Cataracts are changes in clarity of the natural lens inside the eye that gradually degrade visual quality. The natural lens sits behind the colored part of the eye (iris) in the area of the pupil, and cannot be directly seen with the naked eye unless it becomes extremely cloudy. The lens plays a crucial role in focusing unimpeded light on the retina at the back of the eye. The retina transforms light to a neurologic signal that the brain interprets as vision. Significant cataracts block and distort light passing through the lens, causing visual symptoms and complaints.
The term cataract is derived from the Greek word cataractos, which describes rapidly running water. When water is turbulent, it is transformed from a clear medium to white and cloudy. Keen Greek observers noticed similar-appearing changes in the eye and attributed visual loss from "cataracts" as an accumulation of this turbulent fluid, having no knowledge of the anatomy of the eye or the status or importance of the lens.
Cataract development is usually a very gradual process of normal aging but can occasionally occur rapidly. Many people are in fact unaware that they have cataracts because the changes in their vision have been so gradual. Cataracts commonly affect both eyes, but it is not uncommon for cataracts in one eye to advance more rapidly. Cataracts are very common, affecting roughly 60% of people over the age of 60, and over 1.5 million cataract surgeries are performed in the United States each year.
Experts have estimated that visual disability associated with cataracts accounts for over 8 million physician office visits a year in the United States. This number will likely continue to increase as the proportion of people over the age of 60 rises. When people develop cataracts, they begin to have difficulty doing activities they need to do for daily living or for enjoyment. Some of the most common complaints include difficulty driving at night, reading, participating in sports such as golfing, or traveling to unfamiliar areas; these are all activities for which clear vision is essential.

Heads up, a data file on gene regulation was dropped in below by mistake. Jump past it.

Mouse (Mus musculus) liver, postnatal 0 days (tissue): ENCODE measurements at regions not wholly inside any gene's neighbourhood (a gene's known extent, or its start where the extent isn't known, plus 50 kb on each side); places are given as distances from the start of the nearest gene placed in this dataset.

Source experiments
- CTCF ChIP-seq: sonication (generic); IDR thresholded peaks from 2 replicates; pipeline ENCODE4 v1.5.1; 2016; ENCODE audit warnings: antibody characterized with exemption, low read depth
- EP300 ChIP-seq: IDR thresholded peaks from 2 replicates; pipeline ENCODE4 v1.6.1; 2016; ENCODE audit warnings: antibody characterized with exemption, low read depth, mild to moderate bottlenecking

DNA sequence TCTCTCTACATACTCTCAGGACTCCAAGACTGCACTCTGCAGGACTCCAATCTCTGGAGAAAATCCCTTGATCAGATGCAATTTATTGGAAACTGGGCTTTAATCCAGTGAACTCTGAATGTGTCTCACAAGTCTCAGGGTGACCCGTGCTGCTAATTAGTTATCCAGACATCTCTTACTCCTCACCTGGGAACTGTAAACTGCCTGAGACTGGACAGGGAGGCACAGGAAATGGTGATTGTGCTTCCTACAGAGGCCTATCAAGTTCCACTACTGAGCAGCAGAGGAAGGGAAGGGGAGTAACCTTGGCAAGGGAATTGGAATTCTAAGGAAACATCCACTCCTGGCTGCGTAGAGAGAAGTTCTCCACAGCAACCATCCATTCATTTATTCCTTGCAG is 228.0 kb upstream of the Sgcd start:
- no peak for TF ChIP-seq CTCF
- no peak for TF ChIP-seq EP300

The lens is made mostly of water and protein. Specific proteins within the lens are responsible for maintaining its clarity. Over many years, the structures of these lens proteins are altered, ultimately leading to a gradual clouding of the lens. Rarely, cataracts can present at birth or in early childhood as a result of hereditary enzyme defects, and severe trauma to the eye, eye surgery, or intraocular inflammation can also cause cataracts to occur earlier in life.
Other factors that may lead to development of cataracts at an earlier age include excessive ultraviolet-light exposure, diabetes, smoking, or the use of certain medications, such as oral, topical, or inhaled steroids. Other medications that are more weakly associated with cataracts include the long-term use of statins and phenothiazines.
Having cataracts is often compared to looking through a foggy windshield of a car or through the dirty lens of a camera. Cataracts may cause a variety of complaints and visual changes, including blurred vision, difficulty with glare (often with bright sun or automobile headlights while driving at night), dulled color vision, increased nearsightedness accompanied by frequent changes in eyeglass prescription, and occasionally double vision in one eye.